The Whole Story: One week out, election questions answered - Vermont Daily

Will results be available Election Night? Is my voter registration data secure? Where can I learn more about the candidates? And what’s going on with High Bailiff? These questions and more answered

1. Will Vermont election results be available on Election Night (or early next morning) as usual?
“At this time we do not anticipate any delays in the reporting of UNOFFICIAL Election Night Results,” Deputy Secretary of State Chris Winters told Vermont Daily today. “As per the Vermont Secretary of State’s First Statewide Elections Directive, Clerks may begin the early processing (but not counting) of ballots 30 days prior to Election Day.
“Early processing entails checking the voter as having voted on the voter checklist, removing the ballot from the certificate envelope and then either feeding those ballots into the tabulator or storing them in a secure ballot box for hand count towns with strict chain of custody protocols. This should ease some volume of the administrative work that must be performed by the Clerks on Election Day.”
In short, the lengthy delays predicted for other states are unlikely to occur in Vermont. Vermont Daily’s local town’s clerk office agrees with Winters. Even though the absentee vote counting won’t begin until Election Day, all votes should be counted by the usual time. “Business as usual,” one local election official said.
2. Who is running for federal, statewide, and legislative office?
Click here for list of all candidates on the November 3 general election ballot for: president, Congress, governor, lieutenant governor, attorney general, treasurer, secretary of state, auditor of accounts, state senator, state representative, and high bailiff.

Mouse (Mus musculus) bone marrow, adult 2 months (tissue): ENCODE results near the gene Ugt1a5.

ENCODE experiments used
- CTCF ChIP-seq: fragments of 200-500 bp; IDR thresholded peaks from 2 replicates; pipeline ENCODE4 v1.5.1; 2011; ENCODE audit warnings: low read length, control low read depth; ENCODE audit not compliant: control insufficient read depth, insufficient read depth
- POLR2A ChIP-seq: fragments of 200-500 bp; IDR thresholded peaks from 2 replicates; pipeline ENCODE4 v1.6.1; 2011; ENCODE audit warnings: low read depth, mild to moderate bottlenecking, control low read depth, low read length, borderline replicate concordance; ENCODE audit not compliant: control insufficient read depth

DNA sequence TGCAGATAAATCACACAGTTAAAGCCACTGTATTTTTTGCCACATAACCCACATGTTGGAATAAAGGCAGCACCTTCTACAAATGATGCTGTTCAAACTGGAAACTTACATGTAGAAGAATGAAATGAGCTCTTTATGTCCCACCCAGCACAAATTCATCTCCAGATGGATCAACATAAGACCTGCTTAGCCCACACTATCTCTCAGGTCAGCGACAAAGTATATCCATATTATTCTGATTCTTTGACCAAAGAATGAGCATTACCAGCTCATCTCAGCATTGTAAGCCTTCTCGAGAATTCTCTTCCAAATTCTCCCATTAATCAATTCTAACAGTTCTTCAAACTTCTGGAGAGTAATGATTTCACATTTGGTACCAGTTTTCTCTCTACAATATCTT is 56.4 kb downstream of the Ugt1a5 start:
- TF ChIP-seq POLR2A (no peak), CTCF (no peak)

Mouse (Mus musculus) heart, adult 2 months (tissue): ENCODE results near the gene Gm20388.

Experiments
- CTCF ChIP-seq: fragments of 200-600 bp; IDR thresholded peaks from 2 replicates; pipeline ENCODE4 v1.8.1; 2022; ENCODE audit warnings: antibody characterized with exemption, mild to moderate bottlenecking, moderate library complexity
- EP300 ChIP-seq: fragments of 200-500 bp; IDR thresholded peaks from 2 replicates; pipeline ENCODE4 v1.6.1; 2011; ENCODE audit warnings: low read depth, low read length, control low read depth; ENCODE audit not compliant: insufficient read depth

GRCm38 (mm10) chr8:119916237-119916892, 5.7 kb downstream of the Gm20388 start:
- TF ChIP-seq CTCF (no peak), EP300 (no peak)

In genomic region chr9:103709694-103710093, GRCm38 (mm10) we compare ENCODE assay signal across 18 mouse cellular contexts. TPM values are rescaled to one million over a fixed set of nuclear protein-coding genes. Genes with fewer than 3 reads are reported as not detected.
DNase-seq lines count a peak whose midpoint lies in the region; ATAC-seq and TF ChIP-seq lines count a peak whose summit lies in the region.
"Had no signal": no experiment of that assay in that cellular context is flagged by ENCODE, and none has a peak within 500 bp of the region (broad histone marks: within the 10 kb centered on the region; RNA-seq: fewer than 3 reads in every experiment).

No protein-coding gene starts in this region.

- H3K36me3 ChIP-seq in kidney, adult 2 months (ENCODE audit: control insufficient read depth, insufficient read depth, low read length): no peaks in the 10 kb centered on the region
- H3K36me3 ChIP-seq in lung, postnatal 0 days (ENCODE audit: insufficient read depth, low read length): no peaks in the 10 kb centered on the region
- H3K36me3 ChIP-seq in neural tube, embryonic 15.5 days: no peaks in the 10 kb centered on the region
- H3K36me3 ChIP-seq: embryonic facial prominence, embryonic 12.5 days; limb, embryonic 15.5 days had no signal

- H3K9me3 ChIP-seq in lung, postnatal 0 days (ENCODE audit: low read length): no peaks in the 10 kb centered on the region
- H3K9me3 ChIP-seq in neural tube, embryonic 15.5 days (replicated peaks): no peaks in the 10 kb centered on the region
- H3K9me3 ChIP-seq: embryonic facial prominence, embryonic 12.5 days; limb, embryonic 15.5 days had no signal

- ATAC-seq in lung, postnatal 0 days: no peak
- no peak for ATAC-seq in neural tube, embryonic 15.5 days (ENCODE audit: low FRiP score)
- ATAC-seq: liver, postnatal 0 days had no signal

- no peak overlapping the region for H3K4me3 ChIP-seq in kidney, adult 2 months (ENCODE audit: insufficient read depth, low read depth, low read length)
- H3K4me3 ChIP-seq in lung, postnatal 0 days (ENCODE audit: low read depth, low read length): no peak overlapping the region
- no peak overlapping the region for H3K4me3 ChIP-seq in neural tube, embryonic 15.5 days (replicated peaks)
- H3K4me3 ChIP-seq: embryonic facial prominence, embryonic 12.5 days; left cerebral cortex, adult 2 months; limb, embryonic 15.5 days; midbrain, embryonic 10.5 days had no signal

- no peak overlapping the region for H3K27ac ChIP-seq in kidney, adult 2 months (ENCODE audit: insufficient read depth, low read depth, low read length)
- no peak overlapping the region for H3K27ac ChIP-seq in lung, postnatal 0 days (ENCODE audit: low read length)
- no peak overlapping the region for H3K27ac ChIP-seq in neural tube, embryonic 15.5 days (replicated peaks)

3. Where can I find an analysis on how my legislator voted on the important issues?
The Ethan Allen Institute’s Roll Call Profiles describes how every Vermont legislator voted on critical issues like ballot harvesting, Global Warming Solutions Act, Act 250 reform, paid family leave, minimum wage, etc. etc.
4. Donald Trump took 30% of the Vermont vote in November 2016. Will he get more this time? Any chance he can win?
Win? Highly unlikely. Do better? That’s more likely because 1) this year he has an enthusiastic, organized base of support, whereas in 2016 he was a relative unknown; 2) this year he’s an incumbent with a strong record of accomplishment, at least according to many conservatives. And even in 2016 he received 3000 more votes than Mitt Romney did in 2012.
5. Should Vermonters fear civil unrest due to electoral fraud or presidential candidates refusing to accept the outcome of elections?
Vermont Daily is unaware of any planned or even discussed Election Day or post-election protests from conservatives. Some Vermont progressive activist groups have held group protest trainings in anticipation of a possible Election day dispute. Vermont Commissioner of Public Safety Michael Schirling said several weeks ago he is unaware of any planned disturbances, but is watching the situation and is ready to engage with protesters to keep all activity within the bounds of the law.
6. Given the recent improvements made to voter security for “My Voter Page,” the Secretary of State’s online voter portal, can I be sure that my personal information is secure from cybertheft?
As reported Oct. 22 by Vermont Daily, the Vermont Secretary of State’s office upgraded security for the My Voter Portal after being warned by a Colchester software engineer of vulnerability of all Vermont voters’ personal information (Name, address, DOB, email, social security number) to cybertheft. Security is better than it was – but is it enough? It’s impossible to say.
7. Can another person return my ballot for me, or help me return it?